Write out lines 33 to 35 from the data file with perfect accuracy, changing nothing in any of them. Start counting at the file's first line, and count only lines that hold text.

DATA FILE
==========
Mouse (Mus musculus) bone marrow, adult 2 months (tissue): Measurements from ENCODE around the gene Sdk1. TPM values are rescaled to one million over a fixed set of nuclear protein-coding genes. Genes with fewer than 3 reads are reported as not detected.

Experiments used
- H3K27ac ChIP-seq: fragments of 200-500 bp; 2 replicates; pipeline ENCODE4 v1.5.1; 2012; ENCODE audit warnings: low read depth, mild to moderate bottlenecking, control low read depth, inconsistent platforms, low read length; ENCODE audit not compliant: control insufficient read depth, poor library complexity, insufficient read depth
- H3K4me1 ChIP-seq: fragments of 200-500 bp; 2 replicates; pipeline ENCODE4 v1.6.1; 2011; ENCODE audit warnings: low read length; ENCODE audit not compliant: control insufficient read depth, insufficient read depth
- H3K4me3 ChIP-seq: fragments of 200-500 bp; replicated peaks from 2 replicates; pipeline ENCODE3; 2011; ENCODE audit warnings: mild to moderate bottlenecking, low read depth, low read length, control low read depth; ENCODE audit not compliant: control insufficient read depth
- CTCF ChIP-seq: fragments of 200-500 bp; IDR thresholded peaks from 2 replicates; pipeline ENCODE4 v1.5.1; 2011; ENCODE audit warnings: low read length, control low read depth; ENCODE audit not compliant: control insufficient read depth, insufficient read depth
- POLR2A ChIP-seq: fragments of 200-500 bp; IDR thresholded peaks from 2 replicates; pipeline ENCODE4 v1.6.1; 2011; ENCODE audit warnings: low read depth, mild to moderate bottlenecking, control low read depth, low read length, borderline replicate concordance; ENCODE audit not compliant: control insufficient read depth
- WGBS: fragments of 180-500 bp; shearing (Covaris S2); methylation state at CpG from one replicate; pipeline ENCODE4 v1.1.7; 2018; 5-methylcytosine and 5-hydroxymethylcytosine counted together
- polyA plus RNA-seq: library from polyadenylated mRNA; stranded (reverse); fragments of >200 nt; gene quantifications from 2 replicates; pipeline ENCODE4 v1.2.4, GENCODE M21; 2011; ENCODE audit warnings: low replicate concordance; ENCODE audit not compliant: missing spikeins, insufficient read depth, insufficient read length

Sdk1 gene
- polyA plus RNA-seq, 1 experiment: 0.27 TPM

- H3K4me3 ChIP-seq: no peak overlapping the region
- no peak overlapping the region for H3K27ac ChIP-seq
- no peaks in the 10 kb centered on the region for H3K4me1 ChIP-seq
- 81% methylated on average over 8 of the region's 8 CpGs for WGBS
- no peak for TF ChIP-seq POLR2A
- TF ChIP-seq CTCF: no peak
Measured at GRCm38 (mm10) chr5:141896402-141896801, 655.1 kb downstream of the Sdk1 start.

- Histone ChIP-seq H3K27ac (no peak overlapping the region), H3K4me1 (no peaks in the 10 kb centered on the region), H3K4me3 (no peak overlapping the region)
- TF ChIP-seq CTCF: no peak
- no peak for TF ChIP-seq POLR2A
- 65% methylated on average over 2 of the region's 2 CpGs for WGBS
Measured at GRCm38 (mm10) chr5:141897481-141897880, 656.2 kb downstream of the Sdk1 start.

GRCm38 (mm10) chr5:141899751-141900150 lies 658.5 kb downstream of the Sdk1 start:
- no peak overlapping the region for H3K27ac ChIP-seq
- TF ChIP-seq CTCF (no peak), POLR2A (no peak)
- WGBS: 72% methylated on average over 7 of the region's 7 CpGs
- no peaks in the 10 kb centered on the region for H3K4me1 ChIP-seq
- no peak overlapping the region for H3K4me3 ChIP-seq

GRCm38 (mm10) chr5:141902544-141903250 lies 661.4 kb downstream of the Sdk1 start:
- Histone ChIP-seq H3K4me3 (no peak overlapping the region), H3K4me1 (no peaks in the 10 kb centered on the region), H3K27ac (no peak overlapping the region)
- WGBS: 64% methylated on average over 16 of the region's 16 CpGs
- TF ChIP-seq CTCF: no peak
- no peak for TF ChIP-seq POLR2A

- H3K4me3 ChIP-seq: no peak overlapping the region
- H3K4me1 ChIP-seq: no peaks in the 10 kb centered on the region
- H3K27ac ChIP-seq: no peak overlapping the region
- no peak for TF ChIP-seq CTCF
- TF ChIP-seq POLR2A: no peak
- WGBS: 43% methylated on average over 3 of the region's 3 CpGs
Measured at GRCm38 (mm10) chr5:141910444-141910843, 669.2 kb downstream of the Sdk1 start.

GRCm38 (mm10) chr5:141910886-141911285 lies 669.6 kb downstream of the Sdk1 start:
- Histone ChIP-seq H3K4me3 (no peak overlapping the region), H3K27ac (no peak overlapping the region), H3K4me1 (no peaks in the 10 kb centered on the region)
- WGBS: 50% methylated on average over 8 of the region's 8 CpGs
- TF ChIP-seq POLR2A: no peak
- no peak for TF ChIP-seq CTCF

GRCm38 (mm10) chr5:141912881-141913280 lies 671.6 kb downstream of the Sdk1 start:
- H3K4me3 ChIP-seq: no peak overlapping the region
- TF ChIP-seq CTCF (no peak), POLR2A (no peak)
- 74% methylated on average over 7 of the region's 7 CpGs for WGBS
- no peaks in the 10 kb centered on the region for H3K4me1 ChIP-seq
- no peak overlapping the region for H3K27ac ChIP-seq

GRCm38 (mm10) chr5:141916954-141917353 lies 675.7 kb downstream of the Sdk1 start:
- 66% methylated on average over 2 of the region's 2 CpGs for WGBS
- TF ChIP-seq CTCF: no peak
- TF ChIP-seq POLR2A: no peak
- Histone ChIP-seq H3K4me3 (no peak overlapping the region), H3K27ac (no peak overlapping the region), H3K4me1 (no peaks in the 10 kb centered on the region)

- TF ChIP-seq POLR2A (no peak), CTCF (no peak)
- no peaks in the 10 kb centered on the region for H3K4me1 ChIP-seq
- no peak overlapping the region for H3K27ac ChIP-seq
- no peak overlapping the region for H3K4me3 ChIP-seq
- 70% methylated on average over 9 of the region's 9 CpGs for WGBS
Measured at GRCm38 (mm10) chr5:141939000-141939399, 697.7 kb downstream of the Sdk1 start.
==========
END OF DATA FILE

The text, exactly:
- TF ChIP-seq CTCF: no peak
- no peak for TF ChIP-seq POLR2A

- H3K4me3 ChIP-seq: no peak overlapping the region